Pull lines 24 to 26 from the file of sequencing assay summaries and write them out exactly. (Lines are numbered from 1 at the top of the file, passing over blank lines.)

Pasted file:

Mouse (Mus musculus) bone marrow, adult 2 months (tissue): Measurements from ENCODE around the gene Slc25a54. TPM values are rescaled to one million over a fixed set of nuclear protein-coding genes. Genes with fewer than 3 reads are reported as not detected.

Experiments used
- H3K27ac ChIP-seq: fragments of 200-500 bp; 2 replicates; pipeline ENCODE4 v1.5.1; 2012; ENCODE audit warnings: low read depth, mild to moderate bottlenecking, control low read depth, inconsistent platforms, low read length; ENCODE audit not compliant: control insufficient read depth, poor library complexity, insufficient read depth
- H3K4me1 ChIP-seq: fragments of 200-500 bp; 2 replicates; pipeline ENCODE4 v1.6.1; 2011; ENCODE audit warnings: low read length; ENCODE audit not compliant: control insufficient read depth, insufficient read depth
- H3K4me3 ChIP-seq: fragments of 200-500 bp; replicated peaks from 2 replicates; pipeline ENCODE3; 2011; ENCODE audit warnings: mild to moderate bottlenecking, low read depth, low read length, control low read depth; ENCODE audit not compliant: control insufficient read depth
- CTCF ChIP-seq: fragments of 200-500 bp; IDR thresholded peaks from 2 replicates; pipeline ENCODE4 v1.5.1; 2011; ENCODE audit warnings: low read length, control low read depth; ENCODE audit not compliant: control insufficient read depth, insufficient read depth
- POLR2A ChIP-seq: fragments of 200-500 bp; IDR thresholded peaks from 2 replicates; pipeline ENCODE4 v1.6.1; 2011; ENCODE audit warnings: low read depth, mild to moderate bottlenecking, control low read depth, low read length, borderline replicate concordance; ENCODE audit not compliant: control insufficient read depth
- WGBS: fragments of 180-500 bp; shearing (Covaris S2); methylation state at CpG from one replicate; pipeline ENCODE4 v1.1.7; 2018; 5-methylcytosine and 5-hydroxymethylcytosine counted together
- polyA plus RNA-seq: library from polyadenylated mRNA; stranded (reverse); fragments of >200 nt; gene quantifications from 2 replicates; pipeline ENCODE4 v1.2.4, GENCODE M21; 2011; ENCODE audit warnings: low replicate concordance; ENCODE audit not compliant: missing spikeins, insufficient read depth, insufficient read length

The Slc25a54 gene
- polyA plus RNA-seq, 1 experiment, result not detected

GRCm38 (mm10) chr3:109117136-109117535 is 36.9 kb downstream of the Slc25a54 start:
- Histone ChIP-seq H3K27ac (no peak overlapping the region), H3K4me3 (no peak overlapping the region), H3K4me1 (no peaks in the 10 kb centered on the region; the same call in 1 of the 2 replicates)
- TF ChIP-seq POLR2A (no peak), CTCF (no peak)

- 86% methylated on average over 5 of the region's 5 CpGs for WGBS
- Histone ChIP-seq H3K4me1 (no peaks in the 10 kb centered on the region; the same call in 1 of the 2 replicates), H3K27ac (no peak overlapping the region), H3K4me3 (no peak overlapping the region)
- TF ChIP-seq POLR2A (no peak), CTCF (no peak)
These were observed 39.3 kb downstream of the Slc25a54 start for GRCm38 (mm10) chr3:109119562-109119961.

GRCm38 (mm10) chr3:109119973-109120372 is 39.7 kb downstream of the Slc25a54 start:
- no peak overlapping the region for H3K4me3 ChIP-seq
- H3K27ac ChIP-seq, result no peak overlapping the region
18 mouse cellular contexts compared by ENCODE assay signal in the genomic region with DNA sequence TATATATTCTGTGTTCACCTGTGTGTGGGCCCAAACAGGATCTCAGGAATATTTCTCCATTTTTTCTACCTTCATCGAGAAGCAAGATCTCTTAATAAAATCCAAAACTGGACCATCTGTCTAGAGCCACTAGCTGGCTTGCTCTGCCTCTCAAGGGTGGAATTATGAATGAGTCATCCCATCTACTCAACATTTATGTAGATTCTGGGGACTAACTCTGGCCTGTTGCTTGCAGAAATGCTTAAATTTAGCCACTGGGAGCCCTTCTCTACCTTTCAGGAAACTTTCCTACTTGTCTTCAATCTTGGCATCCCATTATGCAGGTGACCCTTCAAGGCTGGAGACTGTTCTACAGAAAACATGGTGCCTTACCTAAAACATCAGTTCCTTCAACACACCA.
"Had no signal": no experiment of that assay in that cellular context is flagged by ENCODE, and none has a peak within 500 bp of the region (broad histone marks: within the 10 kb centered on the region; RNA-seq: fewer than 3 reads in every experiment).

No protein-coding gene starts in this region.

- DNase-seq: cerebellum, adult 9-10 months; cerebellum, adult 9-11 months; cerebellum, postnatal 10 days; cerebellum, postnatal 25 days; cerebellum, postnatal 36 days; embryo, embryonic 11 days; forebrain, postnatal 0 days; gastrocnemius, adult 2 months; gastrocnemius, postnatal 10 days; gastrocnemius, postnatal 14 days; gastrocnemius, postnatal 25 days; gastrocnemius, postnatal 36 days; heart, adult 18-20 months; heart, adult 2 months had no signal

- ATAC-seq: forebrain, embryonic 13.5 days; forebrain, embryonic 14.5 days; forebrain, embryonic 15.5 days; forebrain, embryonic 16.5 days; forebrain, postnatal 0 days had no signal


No protein-coding gene starts in this region.

- DNase-seq: cerebellum, adult 9-10 months; cerebellum, adult 9-11 months; cerebellum, postnatal 10 days; cerebellum, postnatal 25 days; cerebellum, postnatal 36 days; embryo, embryonic 11 days; forebrain, postnatal 0 days; gastrocnemius, adult 2 months; gastrocnemius, postnatal 10 days; gastrocnemius, postnatal 14 days; gastrocnemius, postnatal 25 days; gastrocnemius, postnatal 36 days; heart, adult 18-20 months; heart, adult 2 months had no signal

- ATAC-seq: forebrain, embryonic 13.5 days; forebrain, embryonic 14.5 days; forebrain, embryonic 15.5 days; forebrain, embryonic 16.5 days; forebrain, postnatal 0 days had no signal